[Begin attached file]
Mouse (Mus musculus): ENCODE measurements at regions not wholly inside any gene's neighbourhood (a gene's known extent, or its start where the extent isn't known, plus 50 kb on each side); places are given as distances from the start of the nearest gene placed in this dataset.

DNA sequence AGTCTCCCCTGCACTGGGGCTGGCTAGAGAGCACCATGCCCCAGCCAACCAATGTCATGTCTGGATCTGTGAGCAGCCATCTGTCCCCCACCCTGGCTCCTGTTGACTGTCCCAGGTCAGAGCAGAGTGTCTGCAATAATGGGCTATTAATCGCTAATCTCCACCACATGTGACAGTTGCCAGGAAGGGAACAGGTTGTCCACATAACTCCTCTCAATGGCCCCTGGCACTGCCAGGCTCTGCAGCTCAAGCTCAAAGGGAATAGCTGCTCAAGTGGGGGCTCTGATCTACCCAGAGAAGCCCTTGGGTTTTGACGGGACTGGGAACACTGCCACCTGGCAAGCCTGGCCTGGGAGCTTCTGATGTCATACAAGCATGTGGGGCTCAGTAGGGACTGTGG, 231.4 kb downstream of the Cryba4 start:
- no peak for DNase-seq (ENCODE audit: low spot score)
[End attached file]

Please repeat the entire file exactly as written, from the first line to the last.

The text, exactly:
Mouse (Mus musculus): ENCODE measurements at regions not wholly inside any gene's neighbourhood (a gene's known extent, or its start where the extent isn't known, plus 50 kb on each side); places are given as distances from the start of the nearest gene placed in this dataset.

DNA sequence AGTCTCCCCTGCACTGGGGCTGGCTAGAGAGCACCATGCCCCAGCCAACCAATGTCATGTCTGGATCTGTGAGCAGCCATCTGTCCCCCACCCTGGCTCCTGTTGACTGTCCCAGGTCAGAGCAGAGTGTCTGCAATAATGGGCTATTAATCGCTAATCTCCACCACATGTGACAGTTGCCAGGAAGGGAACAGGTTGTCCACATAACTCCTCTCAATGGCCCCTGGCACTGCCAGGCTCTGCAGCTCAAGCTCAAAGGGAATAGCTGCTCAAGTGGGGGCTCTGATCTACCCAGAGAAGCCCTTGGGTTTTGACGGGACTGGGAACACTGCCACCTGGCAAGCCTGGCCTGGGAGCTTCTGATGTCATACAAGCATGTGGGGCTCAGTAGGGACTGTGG, 231.4 kb downstream of the Cryba4 start:
- no peak for DNase-seq (ENCODE audit: low spot score)